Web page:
Benefits and limitations of removing navigational state information

By default, HCL Portal URLs include navigational state information. You can remove navigational state information from your portal site URL. If you configure your portal to show stateless friendly URLs, you gain improved URL readability at the cost of losing the state functions.

Navigational state information is the string of encoded characters at the end of a portal site URL. It defines how the portal is rendered. When navigational state information is removed, pages and portlers are rendered in their default view, with no render parameters. When navigational state information is included, pages and portlets are rendered with public or private render parameters. If you configure your portal to exclude state information from the URL, you gain improved URL readability at the cost of losing state functions.

State information is an encoded aggregation of the navigational state of the portal and the portlet.
  • The portal state includes page selection, expansions, label mapping, and action targets.
  • The portlet state includes render parameters, window state, and portlet mode.

The presence of state information within the URL enables characteristics of dynamic websites, such as usage of bookmarks or the Back icon. For example, when state information is included, users can bookmark a page and later return to the exact same state of that page.

You can remove navigational state information from the URL by using the Modify Site URLs for Search Engine Optimization configuration option in the Configuration Wizard.

Benefits
Removing navigational state information from your portal site URL has the following benefits:
  • URLs are easier to read and memorize because they are shorter.
  • Pages might be more searchable because users and web crawlers recognize meaningful words instead of encoded characters in the URL.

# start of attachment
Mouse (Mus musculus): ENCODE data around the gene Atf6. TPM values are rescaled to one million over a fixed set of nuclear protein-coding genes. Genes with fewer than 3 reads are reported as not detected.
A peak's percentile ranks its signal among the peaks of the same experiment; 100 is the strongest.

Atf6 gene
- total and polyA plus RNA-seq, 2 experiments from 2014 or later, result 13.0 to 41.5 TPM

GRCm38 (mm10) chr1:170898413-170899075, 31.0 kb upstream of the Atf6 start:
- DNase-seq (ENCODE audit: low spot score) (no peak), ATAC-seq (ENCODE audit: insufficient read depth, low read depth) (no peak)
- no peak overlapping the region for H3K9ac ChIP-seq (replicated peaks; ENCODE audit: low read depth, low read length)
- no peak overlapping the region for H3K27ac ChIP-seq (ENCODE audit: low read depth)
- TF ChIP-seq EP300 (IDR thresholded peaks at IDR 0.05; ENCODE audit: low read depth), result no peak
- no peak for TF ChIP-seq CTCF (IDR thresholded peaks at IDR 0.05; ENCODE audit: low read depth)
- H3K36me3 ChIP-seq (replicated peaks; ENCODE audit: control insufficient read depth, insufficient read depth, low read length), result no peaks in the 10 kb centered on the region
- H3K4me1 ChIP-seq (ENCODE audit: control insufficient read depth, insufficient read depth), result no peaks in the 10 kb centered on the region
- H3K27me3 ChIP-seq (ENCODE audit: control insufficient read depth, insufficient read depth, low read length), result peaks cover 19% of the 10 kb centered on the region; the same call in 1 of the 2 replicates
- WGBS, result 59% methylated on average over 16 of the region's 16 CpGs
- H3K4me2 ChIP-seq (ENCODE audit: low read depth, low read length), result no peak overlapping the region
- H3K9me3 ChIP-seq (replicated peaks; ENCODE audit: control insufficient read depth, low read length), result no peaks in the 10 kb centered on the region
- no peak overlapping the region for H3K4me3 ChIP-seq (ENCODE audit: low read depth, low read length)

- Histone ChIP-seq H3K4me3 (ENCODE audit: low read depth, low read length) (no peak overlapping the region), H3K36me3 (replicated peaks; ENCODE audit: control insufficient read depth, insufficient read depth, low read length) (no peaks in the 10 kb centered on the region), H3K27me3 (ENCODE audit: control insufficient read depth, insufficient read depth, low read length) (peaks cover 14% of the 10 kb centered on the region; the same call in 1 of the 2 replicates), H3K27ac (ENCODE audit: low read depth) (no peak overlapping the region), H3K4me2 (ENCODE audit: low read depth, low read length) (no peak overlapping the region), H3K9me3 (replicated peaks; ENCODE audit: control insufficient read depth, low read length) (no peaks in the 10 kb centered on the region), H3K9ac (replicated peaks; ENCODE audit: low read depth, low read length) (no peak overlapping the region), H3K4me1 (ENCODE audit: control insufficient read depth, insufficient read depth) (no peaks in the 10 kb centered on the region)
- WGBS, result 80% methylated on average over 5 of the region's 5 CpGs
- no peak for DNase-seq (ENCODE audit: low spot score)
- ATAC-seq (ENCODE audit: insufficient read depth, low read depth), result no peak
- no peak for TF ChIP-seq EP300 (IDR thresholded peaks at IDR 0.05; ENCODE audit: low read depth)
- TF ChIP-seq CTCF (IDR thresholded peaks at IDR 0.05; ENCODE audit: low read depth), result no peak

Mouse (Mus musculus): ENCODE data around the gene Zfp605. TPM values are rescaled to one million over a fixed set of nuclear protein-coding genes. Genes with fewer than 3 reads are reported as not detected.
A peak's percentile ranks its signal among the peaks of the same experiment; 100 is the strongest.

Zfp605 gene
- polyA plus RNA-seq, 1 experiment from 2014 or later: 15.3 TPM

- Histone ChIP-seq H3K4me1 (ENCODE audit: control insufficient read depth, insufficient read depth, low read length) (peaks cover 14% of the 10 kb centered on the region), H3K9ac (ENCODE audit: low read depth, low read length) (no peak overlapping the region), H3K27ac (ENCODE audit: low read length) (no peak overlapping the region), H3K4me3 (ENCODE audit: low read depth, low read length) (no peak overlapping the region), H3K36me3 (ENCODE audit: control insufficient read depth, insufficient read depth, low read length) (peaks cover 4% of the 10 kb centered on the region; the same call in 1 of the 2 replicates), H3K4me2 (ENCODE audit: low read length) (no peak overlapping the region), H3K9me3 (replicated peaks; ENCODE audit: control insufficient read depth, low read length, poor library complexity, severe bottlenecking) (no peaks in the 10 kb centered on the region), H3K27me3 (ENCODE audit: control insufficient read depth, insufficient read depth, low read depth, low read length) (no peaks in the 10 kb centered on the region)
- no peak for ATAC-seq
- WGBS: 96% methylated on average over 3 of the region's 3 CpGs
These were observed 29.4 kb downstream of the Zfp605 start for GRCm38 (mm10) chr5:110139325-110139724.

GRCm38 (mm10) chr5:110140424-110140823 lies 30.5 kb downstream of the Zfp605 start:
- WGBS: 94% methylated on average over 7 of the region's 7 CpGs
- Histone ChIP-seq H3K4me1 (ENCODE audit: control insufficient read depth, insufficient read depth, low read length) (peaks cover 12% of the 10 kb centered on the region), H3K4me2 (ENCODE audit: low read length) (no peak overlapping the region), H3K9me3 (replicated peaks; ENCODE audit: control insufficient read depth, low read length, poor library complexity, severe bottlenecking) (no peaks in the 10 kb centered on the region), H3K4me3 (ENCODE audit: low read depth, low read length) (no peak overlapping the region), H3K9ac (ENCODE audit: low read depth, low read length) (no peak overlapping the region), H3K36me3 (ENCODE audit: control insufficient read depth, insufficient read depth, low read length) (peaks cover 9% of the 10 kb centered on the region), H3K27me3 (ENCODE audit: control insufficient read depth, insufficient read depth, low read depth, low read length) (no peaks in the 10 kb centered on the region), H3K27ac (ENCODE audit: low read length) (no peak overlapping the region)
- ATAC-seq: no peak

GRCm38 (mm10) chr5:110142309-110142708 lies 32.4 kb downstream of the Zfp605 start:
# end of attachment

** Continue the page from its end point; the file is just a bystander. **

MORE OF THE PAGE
• Users might have a better understanding of what pages are about because the URL is fully human-readable.
Limitations
Removing navigational state information from your portal site URL has the following limitations:
  • The toolbar requires navigational state information in the URL. As a result, when you click a stateless link, for example, page navigation, the toolbar automatically closes.
  • Pages and portlets are rendered in their default view.
  • Back button support is decreased. The presence of state information within the URL enables characteristics of dynamic websites, such as usage of bookmarks or the Back button. For example, when state information is included, users can bookmark a page and later return to the exact same state of that page. If a user clicks the Back button, or refreshes a page by clicking the Refresh button or the page title, the page moves back into the default View mode.
  • Bookmark support is decreased. If a user views a page and creates a bookmark, the bookmark later opens the page in the default View mode.
  • The user's language preference is no longer encoded in the URL.The portal determines the language for the page by using the following steps:
    1. First, the portal looks for the user preference.
    2. If the user preference is not set, the portal looks for the preferred language that is set in the browser. If the page is a public page, the user is an anonymous user. In this case, the portal also looks for the preferred language that is set in the browser.
    3. If the portal cannot determine a preferred language setting for the portal or the browser, it applies the default language that is defined for the portal.
  • Portlets cannot be minimized or maximized. The portlet state includes render parameters, window state, and portlet mode.